MPs attack 'arrogant' Kraft over its refusal to discuss Cadbury

Click to follow
Indy Politics

The American food manufacturer Kraft saw its reputation in Britain sink still lower yesterday, as its management of Cadbury was roundly criticised as "arrogant" by MPs, business analysts and union officials.

A select committee report into Kraft's handling of the British chocolate maker, which it bought in February last year, accused the company of flirting with "contempt" of parliament for its repeated refusal to put its CEO, Irene Rosenfeld, forward for questioning.

The businesswoman turned down three separate requests to appear before the Business, Innovation and Skills Committee in March, as MPs sought reassurances that promises to protect jobs and investment at Cadbury would be maintained.

The company opted to send its executive vice-president and two regional presidents instead, saying that "the repeated demands for Ms Rosenfeld to appear in person are regrettable". The committe lamented this yesterday as showing a "dismissive attitude to a national parliament," with one member, Conservative MP Brian Binley, calling Ms Rosenfeld's personal ethics "deplorable".

He said: "I don't know how Kraft behave in America, but if this is a sample of it then I find it just totally unacceptable and it is a lesson to other companies under hostile bids."

Kraft has had consistently negative publicity in the UK following its £11.6bn purchase of Cadbury, mainly due to its decision to close the Somerdale factory near Bristol a week after taking over the business, despite promising during the bidding process that it would remain open. It subsequently offered a two-year guarantee for jobs at the famous Bourneville factory, but has so far declined to extend the offer. Adrian Bailey, the Labour MP who chairs the committee, said it was unfortunate that discussion of the increasingly frosty relationship between parliament and the US firm overshadowed the report's positive aspects.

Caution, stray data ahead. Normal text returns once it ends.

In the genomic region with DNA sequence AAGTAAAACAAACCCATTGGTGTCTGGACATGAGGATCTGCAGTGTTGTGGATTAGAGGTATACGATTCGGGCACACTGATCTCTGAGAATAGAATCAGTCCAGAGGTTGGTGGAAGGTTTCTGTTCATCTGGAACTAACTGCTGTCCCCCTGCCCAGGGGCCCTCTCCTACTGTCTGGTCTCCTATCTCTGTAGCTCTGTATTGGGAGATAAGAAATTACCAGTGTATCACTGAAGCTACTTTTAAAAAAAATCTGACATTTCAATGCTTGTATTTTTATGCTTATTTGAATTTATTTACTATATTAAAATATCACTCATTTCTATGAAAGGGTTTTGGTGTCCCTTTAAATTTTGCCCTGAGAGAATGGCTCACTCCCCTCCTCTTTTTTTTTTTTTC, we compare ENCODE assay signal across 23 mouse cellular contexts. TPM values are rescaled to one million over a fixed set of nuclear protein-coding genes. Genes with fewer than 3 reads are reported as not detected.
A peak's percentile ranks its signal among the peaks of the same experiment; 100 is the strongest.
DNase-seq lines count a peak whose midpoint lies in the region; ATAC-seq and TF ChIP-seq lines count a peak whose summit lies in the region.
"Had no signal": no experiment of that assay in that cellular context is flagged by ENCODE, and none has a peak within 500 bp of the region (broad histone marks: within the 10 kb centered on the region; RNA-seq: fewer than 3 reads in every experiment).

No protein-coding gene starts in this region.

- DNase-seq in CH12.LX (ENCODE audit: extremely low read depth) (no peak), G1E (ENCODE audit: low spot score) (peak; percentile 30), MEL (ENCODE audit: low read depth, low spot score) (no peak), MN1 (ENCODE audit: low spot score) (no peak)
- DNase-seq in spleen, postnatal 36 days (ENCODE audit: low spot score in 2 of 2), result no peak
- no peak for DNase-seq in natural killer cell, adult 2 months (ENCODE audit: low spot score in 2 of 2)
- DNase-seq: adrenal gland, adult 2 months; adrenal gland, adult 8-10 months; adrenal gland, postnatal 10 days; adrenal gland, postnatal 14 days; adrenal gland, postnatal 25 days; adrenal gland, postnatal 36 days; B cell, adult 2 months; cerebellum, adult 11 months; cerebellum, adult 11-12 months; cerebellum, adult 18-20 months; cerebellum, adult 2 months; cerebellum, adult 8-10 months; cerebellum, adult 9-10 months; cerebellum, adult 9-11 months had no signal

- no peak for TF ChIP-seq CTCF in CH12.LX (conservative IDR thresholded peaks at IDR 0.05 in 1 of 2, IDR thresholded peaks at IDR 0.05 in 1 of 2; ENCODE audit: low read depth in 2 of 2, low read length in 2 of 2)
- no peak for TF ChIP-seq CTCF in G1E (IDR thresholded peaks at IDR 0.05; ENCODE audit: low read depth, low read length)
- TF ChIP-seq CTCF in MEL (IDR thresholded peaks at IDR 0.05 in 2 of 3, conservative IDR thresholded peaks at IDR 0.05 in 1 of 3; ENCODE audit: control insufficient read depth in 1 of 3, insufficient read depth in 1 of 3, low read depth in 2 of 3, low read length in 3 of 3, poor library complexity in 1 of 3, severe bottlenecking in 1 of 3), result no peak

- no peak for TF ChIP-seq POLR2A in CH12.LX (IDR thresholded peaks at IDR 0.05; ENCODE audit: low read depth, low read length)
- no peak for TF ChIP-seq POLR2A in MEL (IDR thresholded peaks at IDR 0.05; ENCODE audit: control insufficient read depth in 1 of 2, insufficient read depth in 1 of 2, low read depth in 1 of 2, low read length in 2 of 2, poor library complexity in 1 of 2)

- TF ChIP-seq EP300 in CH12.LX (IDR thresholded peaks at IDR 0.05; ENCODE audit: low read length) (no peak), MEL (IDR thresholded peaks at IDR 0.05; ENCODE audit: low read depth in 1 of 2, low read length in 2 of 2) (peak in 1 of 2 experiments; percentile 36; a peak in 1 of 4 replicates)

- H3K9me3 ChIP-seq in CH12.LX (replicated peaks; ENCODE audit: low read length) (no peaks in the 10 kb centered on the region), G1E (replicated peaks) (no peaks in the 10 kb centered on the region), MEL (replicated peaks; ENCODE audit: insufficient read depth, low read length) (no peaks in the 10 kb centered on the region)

"They actually do appear to be living up to their commitments, and you would think they would want to come along and proclaim that from the rooftops," he said. "Instead they are taking this surly attitude of saying: 'This is all too trivial for the chief executive, I'll send my underlings along to deal with it'. It's just not acceptable.

"I can't speculate about the motives of Irene Rosenfeld, but I can say that if she is employing public relations advisers – and I think she is – then quite frankly she should sack them."

Kraft issued a one-line statement in response to the report, which read: "The facts show that Kraft has been an excellent steward of Cadbury."

Unite, the union that represents Cadbury workers, is also unimpressed. Jennie Formby, Unite's national officer for the food and drink sector, said: "One year on from Kraft's predatory purchase of Cadbury, the workers are still none the wiser about the company's commitments to its UK businesses. In fact, we now have less information about the company's current state and future intentions than before the takeover.

"Workers look at Kraft's horrendous multibillion debt, consider its record in other countries where jobs have gone, plants have shut and wages have been cut, and rightly worry about what the future holds for them. Only guarantees on jobs and investment will prove that Kraft is in the UK for the long haul."

Jeremy Batstone-Carr, a business analyst for Charles Stanley stockbrokers, said the lack of time that Rosenfeld had spent in the UK since the Cadbury takeover was "grist to the mill of those who believed that perhaps Cadbury was sold up the river by Kraft."